The problem with the study, however, is not the size of the sample, but rather the response rate. A legitimate poll provides information about not only the total number of persons contacted (by analogy, the 741 Twitter accounts), but also the number who responded to the specific question (those who tweeted about Israel, one way or another). Even assuming that 741 is a meaningful initial sample, the study cannot tell us anything about the actual incidence of anti-Israel sentiment, or even the “proportion” of anti-Israel personnel, unless we know the number of unique accounts responsible for the objectionable tweets. That information is definitely available to the authors, who collected the names and institutions of the tweeters. The authors reported the denominator, and it it would be a simple matter of counting to supply the numerator.
But the study’s methods are actually worse than that. The so-called sample is obviously subject to self-selection bias, as it was neither randomized nor controlled for confounding variables. Contrary to Greene’s confident assertion, there is no reason to believe that tweeters are in fact representative of the much larger body of DEI staffers. If anything, common sense and survey research suggest that tweeters are far more likely to hold strong opinions about political and social issues, which is a confounding variable by definition.
The comparison of attitudes toward China and Israel is likewise invalid. According to Greene and Paul, the difference in tweeting practices—condemnation of Israel versus approval of China —is proof of an anti-Semitic double standard. But that could be plausible only if both types of tweets are coming from the same people. Given the numbers in the report, however, it is entirely possible that some tweeters intensely dislike Israel, while a completely different cluster likes China. That would be evidence only of divergent interests within a diverse population, not of a discriminatory double standard held by any individual or group. I asked the authors whether there was any overlap between the anti-Israel and pro-China tweeters, but they did not reply.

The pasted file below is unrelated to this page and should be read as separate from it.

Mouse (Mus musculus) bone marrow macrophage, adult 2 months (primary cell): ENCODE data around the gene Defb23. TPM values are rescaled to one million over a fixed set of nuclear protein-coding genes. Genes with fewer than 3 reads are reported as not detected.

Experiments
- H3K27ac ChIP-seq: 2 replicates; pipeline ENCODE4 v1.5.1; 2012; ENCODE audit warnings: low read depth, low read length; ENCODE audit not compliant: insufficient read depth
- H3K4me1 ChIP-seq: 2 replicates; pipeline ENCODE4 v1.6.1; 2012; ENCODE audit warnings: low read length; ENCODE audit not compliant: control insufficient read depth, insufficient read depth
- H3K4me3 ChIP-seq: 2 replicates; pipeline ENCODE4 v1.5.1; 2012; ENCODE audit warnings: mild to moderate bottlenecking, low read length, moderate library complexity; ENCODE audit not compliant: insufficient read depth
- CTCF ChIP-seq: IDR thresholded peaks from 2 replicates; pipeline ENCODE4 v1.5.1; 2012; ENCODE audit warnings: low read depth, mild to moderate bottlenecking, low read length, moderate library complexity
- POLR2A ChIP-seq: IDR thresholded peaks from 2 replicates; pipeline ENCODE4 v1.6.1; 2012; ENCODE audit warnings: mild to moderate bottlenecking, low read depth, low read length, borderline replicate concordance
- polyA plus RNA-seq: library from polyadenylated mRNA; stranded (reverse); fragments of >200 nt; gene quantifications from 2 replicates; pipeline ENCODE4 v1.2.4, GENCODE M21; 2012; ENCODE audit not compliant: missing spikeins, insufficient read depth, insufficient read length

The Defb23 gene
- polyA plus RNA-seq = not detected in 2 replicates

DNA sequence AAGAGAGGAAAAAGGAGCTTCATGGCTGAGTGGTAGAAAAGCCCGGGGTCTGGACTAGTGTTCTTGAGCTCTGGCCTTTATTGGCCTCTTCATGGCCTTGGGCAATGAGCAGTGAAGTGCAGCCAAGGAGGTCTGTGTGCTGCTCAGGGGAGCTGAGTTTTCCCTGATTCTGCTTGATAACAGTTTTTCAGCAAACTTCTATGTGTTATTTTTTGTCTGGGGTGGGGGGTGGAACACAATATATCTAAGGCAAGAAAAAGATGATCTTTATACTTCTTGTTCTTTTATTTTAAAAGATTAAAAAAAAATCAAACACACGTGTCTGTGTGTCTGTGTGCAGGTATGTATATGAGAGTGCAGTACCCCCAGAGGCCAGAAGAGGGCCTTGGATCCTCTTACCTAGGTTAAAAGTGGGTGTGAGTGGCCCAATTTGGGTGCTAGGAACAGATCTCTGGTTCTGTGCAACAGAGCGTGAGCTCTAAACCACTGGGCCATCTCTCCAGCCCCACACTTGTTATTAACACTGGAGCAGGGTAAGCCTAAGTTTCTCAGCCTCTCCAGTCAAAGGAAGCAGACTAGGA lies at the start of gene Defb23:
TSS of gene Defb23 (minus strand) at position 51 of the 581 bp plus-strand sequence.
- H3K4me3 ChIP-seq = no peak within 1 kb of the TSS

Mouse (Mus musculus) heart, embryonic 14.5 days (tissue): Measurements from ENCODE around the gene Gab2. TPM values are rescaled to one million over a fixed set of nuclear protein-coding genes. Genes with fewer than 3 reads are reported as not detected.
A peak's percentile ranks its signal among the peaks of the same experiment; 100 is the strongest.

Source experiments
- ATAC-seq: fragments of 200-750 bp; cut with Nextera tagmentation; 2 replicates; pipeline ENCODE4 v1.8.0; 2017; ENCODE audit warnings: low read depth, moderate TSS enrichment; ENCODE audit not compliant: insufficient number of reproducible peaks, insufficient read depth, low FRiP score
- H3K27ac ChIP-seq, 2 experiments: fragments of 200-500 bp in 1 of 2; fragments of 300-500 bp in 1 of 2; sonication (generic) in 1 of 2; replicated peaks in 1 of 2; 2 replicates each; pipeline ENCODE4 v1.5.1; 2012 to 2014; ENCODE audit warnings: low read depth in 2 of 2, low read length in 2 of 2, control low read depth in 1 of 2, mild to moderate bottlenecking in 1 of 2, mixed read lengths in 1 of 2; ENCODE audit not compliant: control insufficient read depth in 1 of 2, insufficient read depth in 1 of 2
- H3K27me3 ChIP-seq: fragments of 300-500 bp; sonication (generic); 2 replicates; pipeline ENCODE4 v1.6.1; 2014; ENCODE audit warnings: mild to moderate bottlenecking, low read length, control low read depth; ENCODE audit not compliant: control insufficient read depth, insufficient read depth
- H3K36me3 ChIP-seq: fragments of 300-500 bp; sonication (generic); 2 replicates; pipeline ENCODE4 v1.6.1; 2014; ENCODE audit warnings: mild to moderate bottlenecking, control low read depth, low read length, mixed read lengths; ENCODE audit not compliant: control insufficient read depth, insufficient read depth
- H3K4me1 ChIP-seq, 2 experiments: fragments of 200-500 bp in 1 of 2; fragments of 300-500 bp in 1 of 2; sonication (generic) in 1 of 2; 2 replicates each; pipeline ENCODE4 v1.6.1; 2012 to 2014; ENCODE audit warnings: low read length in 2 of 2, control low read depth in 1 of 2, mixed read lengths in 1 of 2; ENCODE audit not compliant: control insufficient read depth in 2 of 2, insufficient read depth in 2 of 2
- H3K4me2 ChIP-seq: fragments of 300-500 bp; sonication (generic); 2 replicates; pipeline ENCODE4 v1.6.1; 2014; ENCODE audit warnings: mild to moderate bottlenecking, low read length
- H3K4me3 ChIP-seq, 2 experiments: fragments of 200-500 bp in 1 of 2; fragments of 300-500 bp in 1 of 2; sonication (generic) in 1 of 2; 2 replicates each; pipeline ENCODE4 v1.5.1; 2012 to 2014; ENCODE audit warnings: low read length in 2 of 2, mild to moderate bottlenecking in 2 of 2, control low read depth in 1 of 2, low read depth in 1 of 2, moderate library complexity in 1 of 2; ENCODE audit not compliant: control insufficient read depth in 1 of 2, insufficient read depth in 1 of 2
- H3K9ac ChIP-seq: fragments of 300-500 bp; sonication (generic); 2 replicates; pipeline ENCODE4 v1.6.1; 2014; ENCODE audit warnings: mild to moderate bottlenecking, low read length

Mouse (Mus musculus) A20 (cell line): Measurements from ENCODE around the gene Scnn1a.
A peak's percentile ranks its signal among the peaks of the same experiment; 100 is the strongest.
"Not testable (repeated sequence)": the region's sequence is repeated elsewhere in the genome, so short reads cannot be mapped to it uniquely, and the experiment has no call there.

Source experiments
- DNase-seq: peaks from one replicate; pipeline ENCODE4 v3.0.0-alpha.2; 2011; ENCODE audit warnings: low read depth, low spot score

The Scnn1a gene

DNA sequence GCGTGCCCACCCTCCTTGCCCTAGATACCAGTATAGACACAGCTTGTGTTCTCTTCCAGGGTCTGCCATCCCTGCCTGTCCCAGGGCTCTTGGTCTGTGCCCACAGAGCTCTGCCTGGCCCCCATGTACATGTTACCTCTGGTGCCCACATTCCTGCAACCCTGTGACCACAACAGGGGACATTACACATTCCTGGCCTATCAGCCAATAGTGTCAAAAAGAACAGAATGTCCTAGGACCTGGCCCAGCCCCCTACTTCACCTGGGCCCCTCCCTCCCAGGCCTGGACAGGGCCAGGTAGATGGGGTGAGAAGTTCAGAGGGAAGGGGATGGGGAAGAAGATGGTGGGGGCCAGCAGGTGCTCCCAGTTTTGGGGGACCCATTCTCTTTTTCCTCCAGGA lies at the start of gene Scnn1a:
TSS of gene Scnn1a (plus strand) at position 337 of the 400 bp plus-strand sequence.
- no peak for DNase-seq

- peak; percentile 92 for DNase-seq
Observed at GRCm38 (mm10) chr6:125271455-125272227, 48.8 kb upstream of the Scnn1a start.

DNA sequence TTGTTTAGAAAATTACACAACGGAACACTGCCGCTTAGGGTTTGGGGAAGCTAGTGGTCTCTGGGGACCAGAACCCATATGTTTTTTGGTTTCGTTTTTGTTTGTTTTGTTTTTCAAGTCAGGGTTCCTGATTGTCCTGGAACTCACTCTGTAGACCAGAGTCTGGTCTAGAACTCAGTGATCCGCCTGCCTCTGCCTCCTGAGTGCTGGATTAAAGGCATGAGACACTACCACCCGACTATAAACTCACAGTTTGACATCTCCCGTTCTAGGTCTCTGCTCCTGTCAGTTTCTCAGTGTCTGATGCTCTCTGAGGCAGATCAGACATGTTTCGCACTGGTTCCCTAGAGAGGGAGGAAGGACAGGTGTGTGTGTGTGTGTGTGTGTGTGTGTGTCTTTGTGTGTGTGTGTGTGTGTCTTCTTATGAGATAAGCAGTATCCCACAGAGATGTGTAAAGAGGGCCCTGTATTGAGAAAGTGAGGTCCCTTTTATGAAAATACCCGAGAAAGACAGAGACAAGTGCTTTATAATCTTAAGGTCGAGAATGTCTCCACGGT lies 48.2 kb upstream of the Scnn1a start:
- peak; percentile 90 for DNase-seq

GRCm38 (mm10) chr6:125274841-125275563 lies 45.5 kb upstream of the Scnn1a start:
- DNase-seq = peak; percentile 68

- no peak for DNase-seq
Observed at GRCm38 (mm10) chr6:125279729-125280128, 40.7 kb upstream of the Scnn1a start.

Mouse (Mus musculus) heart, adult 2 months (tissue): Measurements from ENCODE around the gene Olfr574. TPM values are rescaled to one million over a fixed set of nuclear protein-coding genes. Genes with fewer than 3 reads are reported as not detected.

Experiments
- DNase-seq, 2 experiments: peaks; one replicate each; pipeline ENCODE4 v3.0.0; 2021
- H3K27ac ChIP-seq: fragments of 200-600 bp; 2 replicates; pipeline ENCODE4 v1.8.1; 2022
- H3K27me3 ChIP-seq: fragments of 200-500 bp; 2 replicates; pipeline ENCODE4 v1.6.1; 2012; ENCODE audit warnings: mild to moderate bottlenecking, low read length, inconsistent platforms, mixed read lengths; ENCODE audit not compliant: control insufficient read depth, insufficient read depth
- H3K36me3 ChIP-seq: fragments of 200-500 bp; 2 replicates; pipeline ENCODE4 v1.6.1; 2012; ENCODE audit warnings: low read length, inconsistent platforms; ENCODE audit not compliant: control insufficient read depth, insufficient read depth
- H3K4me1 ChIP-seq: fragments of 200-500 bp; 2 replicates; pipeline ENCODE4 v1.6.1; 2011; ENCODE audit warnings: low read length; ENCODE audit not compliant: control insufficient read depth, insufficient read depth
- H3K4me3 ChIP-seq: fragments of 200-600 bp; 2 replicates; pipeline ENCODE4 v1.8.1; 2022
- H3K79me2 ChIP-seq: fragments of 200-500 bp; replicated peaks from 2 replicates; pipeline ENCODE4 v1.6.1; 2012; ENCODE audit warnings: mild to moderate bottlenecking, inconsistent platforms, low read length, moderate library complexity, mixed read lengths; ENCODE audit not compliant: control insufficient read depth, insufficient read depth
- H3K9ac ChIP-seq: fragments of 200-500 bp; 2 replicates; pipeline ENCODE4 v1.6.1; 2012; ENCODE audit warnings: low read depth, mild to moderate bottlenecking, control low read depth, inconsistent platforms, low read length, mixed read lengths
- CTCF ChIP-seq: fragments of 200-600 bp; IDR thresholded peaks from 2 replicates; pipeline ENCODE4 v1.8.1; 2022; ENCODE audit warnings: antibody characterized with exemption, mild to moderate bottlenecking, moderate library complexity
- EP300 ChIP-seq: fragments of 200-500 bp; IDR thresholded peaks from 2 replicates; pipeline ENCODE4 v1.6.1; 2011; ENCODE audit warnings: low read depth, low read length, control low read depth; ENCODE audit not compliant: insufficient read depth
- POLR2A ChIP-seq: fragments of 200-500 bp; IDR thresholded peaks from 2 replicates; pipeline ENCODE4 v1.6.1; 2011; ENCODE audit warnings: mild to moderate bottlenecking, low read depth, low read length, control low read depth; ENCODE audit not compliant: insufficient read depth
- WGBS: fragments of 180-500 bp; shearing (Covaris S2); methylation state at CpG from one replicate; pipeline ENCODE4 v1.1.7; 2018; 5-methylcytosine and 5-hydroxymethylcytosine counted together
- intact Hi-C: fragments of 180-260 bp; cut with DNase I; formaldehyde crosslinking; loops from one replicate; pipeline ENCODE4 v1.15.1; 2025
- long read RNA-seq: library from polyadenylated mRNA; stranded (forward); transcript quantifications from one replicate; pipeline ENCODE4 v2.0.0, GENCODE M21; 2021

No study would survive peer review with such glaring gaps in the data. Reporting only positive results is called “data dredging”; attributing group inferences to individuals is called the “ecological fallacy,” a species of the part-whole fallacy. Both are critical methodological failings. Even if the authors believe that the number of unique accounts is irrelevant, that does not explain their refusal to respond to repeated requests for basic information. Unless, of course, publication of the complete data would undermine their preferred conclusions, which at this point is the logical implication.
Greene’s most extravagant claim, presented in a webinar hosted by Scholars for Peace in the Middle East, was that “DEI hiring rewards anti-Semitism,” which is not remotely backed up by the data he disclosed, and likely contradicted by the data the coauthors have withheld. I will readily revise my critique if it turns out that a significant fraction of the 741 DEI tweeters engaged in Israel bashing, but it appears for now that the report was driven more by politics than legitimate social science, as part of the Heritage Foundation’s campaign against DEI programs and intensified emphasis on “hot-button” education debates. Greene has called for his evidence to be used “politically,” with state legislatures holding hearings over the “pattern” he discovered, and by donors pressuring universities to reduce or eliminate DEI programs.